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Critics of EPA Housatonic cleanup highlight risks posed by extreme weather

Just a week after two Housatonic River nonprofits challenged the EPA's toxic waste cleanup plan in federal appeals court, about thirty people from Berkshire County held a protest against the plan.

General Electric, which dumped PCB-laden oil into the river, is responsible for cleaning it up. The EPA's cleanup plan includes a PCB disposal site in Lee, Massachusetts.

The protesters came from Becket, Great Barrington Lee, Lenoxdale, Tyringham, Stockbridge and West Stockbridge. They first gathered on a bridge over the river leading from Lenoxdale to Lee.

Lee resident Clare Lahey directed the crowd to walk across the bridge and follow a path downstream to the Woods Pond Dam.

"When we get down there, we are going to meet a river man who is going to emerge and tell you what this is all about," she said.

The 'river man' was 76-year-old Denny Alsop of Stockbridge. He joined the crowd at the dam site, portaging a canoe over his head. He had just paddled upstream to draw attention to the condition of a canal next to the dam — a canal that he said should be an escape valve in a flood, but neither water nor his canoe can get through it.

"It's plugged," he said. "It should be 25 feet wide and eight feet deep and it's all filled with masonry. In case of a flood, that's going to be a disaster."

Especially, he said, because PCB-laden sediment would be carried by flood waters. He and others at the protest are concerned about the impact of climate-related extreme weather events.

PCBs or Polychlorinated biphenyls in the river came from a now-closed General Electric factory upstream in Pittsfield, which used the chemical compound to manufacture electrical transformers from the 1930s until the 1970s. Congress banned them because of their toxicity in 1979.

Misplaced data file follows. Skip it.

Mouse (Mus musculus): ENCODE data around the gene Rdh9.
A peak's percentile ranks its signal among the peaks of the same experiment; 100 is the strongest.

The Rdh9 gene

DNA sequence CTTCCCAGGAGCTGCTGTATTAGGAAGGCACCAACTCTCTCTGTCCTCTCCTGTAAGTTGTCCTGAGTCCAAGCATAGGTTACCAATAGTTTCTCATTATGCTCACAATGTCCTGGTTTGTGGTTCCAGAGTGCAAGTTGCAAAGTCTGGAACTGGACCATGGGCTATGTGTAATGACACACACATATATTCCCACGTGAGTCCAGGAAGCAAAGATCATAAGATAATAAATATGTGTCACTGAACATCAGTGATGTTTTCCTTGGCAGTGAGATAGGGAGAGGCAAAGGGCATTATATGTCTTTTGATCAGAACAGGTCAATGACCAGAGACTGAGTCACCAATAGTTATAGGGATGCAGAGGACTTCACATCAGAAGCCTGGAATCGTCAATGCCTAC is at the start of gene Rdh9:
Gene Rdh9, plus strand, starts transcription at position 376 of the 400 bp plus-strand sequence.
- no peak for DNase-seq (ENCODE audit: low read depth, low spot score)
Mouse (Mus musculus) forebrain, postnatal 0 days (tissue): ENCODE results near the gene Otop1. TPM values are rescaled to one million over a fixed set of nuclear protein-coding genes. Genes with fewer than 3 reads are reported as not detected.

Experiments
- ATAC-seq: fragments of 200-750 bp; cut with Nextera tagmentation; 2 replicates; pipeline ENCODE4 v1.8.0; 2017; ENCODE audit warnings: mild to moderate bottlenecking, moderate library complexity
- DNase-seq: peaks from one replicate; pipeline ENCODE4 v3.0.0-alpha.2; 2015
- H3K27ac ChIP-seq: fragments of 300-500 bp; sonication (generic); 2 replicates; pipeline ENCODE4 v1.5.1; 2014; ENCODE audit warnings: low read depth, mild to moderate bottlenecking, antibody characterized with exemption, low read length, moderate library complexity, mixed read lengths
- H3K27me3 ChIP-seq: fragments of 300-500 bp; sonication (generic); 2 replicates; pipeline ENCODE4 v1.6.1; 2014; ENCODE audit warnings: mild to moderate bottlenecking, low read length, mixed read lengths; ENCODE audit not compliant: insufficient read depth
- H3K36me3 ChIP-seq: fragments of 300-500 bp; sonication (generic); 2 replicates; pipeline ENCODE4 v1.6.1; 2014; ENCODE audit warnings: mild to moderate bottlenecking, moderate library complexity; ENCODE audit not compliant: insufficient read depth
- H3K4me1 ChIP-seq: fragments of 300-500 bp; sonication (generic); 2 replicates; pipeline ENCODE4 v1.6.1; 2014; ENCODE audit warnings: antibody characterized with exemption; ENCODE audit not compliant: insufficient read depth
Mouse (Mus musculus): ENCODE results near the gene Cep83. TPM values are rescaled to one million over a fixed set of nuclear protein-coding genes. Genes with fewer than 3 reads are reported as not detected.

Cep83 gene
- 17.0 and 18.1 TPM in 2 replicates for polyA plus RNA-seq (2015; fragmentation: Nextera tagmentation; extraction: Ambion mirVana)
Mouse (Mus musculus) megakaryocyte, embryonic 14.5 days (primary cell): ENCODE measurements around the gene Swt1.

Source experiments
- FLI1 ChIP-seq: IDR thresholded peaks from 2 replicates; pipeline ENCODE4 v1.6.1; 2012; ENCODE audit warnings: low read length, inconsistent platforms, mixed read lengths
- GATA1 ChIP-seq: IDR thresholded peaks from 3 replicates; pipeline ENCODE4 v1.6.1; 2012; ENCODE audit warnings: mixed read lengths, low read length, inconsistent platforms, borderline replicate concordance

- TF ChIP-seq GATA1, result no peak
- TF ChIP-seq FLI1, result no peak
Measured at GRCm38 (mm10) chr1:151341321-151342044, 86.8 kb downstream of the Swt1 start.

PCBs are a probable human carcinogen and can have "significant toxic effects in animals," according to the EPA.

In a statement GE, which owns the Woods Pond Dam, said the clogged canal is not part of the dam—and the company has an EPA-approved plan to monitor.

"The dam condition, based on Mass standards, is “satisfactory,”" the statement said.

Protesters also spoke against the plan to put a PCB dump behind them, above the river, in Lee.

Marc Manoli, of Sheffield, owns a business in Lee. He wore a huge skull mask with the words, "Stop GE."

Gesturing from the river up to the hill where the disposal site is planned, he said, "I appreciate being here today to see the foolishness of taking and dredging from here to put it there in a plastic bag, that's certainly going to fail."

He was referring to the planned disposal site, which will be engineered with a double lining to safely secure river sediment with lower concentrations of PCBs, according to the EPA.

After the protesters disbanded, Gail Ceresia, of Lee, pointed out a female snapping turtle coated with a dusting of sand.

"She was just up there laying her eggs," Ceresia said, pointing to the slope above the river. "This whole site is full of sand and gravel where GE is proposing a dump."

Back at the bridge, upstream from the turtle, the distinctive call of the Green frog was heard—like a single pluck of a banjo.

Nearby signs from the Massachusetts Department of Public Health warn people in Spanish and English not to eat fish and animals from the river.

"Do Not Eat, No Coma," the signs read, "Fish, Frogs, Turtles, Wood Ducks and Mallards from this River Contaminated with PCBs."

Corrected: June 15, 2023 at 2:32 PM EDT
The original version of this story stated protesters were focused on the condition of Woods Pond Dam. This story has been updated to highlight their concern about the impact of extreme weather on the canal next to the dam.

Nancy Eve Cohen is a senior reporter focusing on Berkshire County. Earlier in her career she was NPR’s Midwest editor in Washington, D.C., managing editor of the Northeast Environmental Hub and recorded sound for TV networks on global assignments, including the war in Sarajevo and an interview with Fidel Castro.
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